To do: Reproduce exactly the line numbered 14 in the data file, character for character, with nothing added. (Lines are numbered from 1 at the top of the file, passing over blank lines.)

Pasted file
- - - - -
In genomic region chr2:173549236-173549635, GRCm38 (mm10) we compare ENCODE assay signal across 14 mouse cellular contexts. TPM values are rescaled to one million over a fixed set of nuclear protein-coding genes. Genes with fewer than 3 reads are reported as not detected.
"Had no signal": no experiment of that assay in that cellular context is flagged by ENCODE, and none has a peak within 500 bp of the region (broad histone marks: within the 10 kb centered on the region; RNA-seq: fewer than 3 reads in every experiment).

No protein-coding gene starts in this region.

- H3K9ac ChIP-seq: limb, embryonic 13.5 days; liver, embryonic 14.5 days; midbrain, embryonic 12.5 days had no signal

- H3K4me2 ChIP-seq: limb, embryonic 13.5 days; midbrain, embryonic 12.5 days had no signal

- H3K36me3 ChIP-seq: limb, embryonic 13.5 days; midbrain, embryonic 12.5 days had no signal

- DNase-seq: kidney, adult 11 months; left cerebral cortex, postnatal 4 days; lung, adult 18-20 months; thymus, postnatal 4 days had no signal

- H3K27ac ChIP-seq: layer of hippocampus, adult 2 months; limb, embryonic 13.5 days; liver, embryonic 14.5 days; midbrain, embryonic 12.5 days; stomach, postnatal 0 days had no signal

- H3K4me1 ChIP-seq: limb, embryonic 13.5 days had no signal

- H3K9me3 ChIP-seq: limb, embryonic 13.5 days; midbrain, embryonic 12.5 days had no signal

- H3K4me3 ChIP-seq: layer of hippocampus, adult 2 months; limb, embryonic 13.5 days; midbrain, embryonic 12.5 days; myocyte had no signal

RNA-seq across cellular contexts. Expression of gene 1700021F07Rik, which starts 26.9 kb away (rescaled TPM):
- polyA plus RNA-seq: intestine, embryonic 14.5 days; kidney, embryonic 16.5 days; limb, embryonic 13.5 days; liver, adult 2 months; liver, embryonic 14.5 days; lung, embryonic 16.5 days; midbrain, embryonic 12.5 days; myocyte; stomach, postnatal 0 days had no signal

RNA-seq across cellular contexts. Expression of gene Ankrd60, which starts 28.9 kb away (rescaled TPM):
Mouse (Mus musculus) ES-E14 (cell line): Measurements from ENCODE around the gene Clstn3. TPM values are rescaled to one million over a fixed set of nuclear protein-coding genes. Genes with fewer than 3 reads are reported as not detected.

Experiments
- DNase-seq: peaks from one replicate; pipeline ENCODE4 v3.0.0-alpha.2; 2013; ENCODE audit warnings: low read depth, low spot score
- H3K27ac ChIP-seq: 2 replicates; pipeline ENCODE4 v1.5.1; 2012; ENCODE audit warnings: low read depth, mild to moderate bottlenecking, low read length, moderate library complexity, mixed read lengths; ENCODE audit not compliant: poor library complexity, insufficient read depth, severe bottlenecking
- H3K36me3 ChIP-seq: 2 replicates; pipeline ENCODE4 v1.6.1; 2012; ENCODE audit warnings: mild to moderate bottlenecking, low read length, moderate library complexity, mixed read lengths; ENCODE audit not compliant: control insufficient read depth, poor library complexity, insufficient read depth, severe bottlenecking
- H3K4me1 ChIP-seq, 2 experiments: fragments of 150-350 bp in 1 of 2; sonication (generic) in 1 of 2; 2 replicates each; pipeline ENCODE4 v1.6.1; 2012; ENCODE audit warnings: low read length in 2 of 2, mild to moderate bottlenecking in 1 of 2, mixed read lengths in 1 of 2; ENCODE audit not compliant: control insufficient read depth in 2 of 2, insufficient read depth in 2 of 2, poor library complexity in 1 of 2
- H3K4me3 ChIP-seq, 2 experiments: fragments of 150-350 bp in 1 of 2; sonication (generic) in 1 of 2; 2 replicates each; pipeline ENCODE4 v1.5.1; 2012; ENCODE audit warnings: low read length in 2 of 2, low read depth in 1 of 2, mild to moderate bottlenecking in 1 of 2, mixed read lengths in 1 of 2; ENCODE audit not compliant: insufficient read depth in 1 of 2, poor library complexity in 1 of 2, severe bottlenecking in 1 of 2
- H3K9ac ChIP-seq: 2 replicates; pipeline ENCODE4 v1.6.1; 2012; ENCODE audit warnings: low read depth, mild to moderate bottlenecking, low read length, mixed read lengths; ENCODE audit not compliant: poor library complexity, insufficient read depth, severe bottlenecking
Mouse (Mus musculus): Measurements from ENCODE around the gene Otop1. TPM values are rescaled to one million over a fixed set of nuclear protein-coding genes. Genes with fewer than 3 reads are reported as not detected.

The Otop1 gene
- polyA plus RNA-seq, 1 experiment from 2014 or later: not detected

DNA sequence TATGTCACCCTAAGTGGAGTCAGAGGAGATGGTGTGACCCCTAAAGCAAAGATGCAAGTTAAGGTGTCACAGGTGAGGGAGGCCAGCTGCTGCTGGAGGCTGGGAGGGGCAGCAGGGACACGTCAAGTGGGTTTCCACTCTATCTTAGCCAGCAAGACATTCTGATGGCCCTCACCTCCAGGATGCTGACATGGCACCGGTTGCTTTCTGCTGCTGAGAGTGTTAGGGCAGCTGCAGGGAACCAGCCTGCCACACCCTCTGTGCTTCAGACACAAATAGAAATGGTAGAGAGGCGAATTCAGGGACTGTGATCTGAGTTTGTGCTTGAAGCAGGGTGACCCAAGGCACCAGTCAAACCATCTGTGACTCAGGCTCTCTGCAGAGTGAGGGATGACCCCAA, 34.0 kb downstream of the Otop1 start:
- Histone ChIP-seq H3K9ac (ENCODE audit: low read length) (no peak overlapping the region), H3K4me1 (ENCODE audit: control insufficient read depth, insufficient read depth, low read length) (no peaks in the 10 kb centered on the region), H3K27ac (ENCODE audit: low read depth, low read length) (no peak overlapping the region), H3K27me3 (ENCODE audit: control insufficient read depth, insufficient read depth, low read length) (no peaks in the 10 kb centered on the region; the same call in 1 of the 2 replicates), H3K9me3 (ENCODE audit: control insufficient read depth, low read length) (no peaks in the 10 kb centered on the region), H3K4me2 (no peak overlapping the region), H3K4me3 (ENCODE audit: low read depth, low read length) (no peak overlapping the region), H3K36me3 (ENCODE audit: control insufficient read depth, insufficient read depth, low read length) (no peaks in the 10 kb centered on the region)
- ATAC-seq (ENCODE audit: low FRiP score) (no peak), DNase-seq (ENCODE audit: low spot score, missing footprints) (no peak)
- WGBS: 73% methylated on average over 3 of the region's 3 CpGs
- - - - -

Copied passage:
RNA-seq across cellular contexts. Expression of gene Ankrd60, which starts 28.9 kb away (rescaled TPM):